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Re: 64bit startup

From: Sergey Bugaev
Subject: Re: 64bit startup
Date: Sat, 6 Jan 2024 16:17:11 +0300

On Sat, Jan 6, 2024 at 2:42 AM Luca <luca@orpolo.org> wrote:
> I had this small patch applied that apparently is enough for me to have
> some kind of core dump, I'm not sure if it's a good solution:

> +#ifdef __x86_64__
> +      struct _libc_fpstate fpstate;
> +      memset(&fpstate, 0, sizeof(fpstate));
> +      note.data.pr_fpreg = &fpstate;
> +#endif
>         fetch_thread_regset (threads[i], &note.data.pr_reg);
>         fetch_thread_fpregset (threads[i], &note.data.pr_fpreg);

Well, that should surely prevent the crash, but so will commenting out
the fetch_thread_fpregset call completely (perhaps this is what we
should actually do for the time being).

note.data is what we're writing out into the ELF core dump file; it
doesn't make any sense for it to be a pointer to a stack-allocated
variable in the dumper's address space. It doesn't make much sense for
it to be a pointer at all.

We need to figure out what kind of note GDB expects there to be, and
write that out. It doesn't necessarily have to match our definition of
fpregset_t; in fact I think it'd be better if builds of GDB without
any explicit support for x86_64-gnu would be able to read our core
files. And this means copying what Linux does, instead of apparently
Solaris, as the current elfcore tries to. Doing this might fix issues
with reading core files on i686-gnu, too.

> sure, I've started looking into it,


> but it will take a while before I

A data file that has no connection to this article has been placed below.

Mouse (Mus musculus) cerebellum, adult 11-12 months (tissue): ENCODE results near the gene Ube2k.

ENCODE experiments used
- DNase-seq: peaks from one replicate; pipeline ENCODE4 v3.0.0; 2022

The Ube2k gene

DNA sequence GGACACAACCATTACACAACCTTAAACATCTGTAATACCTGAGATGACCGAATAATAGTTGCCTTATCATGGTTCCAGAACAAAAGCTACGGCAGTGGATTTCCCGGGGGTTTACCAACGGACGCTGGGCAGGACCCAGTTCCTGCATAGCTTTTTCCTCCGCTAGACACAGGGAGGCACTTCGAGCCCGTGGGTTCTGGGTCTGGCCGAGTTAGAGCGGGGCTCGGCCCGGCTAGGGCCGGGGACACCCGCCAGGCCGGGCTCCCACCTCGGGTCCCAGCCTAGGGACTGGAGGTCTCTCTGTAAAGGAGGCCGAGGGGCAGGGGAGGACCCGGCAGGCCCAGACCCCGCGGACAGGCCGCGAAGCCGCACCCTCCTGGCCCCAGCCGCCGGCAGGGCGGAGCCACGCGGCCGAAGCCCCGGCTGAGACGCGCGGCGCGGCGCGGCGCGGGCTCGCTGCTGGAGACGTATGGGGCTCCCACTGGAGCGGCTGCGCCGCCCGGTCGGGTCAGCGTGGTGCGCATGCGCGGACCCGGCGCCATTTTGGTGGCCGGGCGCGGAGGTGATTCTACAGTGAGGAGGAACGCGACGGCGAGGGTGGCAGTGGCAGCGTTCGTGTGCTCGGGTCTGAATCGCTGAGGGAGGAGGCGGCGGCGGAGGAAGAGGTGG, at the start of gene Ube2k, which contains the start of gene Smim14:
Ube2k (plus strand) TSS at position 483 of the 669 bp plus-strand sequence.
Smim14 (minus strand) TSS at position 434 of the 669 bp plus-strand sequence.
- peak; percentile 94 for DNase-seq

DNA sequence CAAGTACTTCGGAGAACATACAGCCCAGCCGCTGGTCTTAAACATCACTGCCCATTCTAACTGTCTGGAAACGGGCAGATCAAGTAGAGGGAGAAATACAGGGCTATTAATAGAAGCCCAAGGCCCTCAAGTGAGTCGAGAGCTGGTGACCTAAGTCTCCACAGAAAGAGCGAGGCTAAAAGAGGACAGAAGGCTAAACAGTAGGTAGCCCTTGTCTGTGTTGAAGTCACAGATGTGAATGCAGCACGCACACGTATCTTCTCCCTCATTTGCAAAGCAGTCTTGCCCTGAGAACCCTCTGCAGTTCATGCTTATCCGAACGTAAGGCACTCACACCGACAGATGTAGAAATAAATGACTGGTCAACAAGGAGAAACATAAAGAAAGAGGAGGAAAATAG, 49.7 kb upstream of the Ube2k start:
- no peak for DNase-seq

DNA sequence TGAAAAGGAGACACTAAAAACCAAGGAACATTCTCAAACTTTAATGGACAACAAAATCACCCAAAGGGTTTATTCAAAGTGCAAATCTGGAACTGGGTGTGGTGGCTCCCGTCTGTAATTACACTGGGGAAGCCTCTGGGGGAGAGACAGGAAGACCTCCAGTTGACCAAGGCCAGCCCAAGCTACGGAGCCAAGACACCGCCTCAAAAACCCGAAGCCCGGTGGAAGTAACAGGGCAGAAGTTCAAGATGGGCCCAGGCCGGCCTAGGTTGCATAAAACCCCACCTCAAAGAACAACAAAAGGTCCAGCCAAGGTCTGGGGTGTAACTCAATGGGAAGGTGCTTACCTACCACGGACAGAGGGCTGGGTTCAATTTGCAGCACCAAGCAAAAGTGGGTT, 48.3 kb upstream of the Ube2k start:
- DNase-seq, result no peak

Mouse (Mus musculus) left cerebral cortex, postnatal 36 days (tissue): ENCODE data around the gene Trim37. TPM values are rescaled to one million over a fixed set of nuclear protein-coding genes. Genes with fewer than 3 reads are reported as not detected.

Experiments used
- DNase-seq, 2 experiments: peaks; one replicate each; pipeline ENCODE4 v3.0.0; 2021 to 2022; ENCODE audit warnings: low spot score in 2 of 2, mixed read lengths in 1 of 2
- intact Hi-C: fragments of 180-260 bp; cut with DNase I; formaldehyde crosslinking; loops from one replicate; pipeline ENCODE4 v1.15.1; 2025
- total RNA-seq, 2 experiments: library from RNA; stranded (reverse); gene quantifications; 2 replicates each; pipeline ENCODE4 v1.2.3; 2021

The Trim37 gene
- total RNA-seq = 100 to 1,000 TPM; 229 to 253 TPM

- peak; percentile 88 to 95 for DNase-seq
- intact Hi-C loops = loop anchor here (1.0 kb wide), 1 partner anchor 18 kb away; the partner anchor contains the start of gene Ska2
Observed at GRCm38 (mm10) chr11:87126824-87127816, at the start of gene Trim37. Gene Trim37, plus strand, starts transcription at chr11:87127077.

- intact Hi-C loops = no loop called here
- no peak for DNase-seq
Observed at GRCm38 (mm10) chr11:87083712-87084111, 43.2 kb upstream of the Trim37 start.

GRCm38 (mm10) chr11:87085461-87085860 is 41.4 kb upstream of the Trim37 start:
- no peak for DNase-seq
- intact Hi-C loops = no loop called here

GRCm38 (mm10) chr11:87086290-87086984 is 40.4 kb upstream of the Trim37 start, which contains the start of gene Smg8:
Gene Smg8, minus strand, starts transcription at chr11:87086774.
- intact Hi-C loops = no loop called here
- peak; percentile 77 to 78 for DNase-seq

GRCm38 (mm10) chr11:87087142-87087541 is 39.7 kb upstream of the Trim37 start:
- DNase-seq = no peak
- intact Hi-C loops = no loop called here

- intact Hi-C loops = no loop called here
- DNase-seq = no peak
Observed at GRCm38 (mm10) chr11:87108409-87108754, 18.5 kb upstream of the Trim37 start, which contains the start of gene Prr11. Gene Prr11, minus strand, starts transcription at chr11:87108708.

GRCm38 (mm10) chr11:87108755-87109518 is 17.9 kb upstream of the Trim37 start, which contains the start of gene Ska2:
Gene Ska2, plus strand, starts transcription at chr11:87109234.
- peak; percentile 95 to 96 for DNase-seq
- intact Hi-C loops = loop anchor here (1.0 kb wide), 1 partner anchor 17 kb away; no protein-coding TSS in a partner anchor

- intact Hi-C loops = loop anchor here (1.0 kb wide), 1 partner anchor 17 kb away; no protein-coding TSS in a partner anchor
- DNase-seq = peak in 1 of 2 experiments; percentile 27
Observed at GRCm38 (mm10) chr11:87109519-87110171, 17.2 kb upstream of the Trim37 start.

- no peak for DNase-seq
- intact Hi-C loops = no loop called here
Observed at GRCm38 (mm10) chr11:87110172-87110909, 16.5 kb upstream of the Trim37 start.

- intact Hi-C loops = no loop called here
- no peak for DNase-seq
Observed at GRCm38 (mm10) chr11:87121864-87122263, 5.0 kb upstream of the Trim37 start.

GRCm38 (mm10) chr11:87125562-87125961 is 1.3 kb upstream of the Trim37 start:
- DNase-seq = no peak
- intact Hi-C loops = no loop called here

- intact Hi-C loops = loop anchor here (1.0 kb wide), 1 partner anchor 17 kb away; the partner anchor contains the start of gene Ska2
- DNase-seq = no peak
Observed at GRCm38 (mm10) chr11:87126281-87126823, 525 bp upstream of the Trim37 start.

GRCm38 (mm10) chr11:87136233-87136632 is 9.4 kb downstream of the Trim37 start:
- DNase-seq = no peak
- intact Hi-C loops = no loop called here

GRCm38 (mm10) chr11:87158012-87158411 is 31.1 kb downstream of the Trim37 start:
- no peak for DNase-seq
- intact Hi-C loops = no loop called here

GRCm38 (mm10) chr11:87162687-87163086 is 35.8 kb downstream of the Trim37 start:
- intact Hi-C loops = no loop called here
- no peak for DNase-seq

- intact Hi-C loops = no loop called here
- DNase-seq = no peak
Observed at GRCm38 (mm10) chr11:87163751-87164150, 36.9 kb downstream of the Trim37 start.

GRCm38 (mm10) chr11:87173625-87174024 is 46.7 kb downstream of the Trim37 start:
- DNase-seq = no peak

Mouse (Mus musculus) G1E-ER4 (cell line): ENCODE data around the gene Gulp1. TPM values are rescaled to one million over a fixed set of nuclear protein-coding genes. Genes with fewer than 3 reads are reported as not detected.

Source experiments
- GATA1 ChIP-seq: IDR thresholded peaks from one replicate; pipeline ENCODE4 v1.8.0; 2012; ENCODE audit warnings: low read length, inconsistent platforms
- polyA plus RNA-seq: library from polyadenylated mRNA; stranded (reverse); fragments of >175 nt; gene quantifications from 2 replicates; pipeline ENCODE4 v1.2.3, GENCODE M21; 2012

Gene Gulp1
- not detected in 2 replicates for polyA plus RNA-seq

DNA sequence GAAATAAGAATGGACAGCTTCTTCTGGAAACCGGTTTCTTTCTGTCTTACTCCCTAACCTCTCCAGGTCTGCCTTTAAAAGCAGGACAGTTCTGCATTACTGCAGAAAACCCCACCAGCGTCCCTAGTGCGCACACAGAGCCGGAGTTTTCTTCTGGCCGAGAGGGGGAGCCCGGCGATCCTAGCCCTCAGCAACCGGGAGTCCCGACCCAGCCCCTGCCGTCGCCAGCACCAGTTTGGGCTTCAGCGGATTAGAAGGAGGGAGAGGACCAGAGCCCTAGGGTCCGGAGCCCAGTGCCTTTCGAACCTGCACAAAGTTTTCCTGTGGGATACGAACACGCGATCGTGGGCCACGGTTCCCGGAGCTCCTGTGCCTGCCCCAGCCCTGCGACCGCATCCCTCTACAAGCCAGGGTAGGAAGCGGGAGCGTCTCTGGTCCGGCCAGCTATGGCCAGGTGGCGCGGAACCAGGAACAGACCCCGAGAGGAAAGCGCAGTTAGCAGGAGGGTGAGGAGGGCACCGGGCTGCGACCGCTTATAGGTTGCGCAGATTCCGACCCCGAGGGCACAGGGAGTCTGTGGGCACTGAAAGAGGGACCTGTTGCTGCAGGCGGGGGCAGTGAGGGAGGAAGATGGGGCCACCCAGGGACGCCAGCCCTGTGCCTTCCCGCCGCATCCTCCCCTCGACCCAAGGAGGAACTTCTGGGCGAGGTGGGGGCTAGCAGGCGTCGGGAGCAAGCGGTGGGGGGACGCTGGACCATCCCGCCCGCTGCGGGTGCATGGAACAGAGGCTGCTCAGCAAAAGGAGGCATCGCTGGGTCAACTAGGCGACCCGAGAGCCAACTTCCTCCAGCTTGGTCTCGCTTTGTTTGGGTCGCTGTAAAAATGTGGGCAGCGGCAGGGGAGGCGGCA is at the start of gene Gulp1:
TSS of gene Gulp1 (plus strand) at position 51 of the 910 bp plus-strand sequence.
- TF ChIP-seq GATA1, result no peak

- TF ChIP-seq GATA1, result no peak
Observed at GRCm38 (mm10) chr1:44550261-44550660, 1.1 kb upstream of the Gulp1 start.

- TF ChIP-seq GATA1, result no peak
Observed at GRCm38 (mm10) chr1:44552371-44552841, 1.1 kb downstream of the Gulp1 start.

> can run something in userspace.

Sure, I don't expect you to produce a working kernel overnight :)

I kind of want to participate in kernel-side hacking too, but I don't
nearly have the understanding required.

How does initial boot protocol work, for example? I mean, where and
how control is transferred, what gets passed in registers, that kind
of thing. I've found many detailed explanations of board-specific boot
details (e.g. for Raspberry Pi 3), and [0] has a nice explanation of
how to make U-Boot load a custom kernel instead of Linux. I haven't
been able to find much info on GRUB; it sounds like Multiboot still
exists on AArch64, but it's unclear exactly how it works.

[0]: https://krinkinmu.github.io/2023/08/21/how-u-boot-loads-linux-kernel.html

Then, we're supposed to parse & use the device tree, aren't we? Do I
understand it right that both Mach and userland would have to deal
with the device tree? — in case of Mach, this would be needed to get
info on CPU cores, RAM, and serial / console / UART, right?

Do the questions at least make sense? Or am I talking nonsense? Can
you recommend any useful resources?

Are you targeting (or: do you think it's realistic to target) many
platforms / boards in a generic manner, or would we have to have
platform-specific gnumach builds? Does it make sense to start with
some specific platform (qemu "virt"?), and expand from there, or is it
better to build in the genericity from the start?


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